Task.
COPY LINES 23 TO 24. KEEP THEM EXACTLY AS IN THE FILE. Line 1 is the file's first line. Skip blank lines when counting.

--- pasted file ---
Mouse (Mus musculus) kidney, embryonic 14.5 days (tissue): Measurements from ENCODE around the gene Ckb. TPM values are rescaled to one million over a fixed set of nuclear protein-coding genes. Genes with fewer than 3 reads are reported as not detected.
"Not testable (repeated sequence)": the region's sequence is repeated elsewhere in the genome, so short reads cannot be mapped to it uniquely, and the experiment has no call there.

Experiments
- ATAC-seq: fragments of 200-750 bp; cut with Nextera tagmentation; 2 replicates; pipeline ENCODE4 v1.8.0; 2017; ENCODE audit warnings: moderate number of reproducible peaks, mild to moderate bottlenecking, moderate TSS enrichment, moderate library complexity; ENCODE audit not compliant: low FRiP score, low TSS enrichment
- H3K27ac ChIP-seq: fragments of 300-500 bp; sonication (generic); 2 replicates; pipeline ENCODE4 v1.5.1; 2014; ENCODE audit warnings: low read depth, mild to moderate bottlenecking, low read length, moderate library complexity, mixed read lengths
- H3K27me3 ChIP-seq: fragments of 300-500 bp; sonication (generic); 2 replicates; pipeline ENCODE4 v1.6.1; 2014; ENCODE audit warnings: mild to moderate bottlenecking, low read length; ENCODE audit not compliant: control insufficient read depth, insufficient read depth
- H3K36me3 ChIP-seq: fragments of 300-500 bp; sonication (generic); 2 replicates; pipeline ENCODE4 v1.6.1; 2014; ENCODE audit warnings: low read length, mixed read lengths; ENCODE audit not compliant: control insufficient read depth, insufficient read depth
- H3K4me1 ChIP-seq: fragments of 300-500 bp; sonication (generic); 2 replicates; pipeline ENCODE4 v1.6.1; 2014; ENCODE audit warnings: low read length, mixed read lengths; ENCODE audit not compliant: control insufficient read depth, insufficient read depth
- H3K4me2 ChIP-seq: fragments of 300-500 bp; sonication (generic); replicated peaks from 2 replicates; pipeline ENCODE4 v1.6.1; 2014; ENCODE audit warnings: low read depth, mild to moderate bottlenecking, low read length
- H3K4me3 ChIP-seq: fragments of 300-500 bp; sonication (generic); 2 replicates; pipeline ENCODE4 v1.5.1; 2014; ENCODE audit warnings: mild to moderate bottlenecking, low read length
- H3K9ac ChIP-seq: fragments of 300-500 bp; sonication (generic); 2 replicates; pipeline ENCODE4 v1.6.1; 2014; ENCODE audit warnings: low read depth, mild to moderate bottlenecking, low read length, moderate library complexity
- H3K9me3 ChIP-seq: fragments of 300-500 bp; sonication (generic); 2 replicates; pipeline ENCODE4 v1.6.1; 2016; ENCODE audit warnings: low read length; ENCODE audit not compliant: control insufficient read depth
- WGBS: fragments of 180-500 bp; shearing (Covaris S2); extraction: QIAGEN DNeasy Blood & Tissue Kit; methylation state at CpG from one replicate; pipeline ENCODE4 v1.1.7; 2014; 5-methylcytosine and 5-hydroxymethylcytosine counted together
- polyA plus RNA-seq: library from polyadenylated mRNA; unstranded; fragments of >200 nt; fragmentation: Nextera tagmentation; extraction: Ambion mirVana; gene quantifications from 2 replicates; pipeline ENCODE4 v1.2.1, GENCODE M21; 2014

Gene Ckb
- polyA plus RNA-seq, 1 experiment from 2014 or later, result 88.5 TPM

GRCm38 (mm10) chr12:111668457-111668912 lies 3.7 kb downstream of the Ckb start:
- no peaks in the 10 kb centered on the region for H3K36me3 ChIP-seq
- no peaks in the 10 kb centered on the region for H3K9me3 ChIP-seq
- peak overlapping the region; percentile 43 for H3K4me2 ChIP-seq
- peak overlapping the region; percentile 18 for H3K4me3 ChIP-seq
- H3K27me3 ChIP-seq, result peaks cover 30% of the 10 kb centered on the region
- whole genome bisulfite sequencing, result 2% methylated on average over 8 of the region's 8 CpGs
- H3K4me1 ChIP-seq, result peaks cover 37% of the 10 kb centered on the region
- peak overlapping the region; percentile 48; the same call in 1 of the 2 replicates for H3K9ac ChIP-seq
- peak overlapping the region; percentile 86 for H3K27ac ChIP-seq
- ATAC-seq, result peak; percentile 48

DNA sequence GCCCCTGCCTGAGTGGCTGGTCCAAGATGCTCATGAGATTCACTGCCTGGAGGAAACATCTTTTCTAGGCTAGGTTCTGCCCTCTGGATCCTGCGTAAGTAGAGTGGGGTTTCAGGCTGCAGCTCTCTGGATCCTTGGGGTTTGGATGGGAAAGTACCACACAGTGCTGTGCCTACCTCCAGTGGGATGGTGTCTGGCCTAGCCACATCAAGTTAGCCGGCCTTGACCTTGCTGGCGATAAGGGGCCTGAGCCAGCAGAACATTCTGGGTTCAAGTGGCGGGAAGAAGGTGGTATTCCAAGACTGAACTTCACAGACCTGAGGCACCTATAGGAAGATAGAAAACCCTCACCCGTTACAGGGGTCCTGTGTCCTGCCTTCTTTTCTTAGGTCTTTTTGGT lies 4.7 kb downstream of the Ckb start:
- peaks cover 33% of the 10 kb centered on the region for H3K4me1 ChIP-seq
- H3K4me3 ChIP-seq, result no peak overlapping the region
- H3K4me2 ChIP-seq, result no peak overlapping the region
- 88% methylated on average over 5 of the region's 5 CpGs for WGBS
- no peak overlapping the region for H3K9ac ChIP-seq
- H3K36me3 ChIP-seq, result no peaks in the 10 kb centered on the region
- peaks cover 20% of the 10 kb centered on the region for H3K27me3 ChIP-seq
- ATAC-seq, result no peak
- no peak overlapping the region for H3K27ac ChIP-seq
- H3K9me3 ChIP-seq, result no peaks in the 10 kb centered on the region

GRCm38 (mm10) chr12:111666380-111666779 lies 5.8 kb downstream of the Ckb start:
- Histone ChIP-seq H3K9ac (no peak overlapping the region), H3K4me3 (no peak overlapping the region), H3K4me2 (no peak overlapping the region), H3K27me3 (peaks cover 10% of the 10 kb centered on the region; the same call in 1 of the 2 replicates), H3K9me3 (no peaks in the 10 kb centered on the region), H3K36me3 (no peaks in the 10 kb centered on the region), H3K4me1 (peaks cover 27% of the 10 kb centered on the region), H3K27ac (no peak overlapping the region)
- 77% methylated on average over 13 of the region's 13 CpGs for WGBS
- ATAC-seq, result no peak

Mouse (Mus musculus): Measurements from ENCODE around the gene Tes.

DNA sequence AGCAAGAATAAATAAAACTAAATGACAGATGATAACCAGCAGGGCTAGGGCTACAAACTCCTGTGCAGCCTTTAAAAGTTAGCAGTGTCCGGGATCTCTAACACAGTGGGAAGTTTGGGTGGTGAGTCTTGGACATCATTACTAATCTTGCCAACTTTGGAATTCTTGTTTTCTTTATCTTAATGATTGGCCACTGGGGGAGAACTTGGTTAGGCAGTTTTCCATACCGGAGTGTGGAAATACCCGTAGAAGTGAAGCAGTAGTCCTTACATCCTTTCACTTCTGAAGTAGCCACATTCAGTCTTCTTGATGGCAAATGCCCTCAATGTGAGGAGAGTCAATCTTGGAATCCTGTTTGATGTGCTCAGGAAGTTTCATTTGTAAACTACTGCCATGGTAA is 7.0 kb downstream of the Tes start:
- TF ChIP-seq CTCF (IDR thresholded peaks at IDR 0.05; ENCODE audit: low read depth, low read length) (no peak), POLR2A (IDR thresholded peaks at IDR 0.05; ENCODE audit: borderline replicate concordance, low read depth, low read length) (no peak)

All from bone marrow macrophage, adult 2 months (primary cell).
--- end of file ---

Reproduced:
- whole genome bisulfite sequencing, result 2% methylated on average over 8 of the region's 8 CpGs
- H3K4me1 ChIP-seq, result peaks cover 37% of the 10 kb centered on the region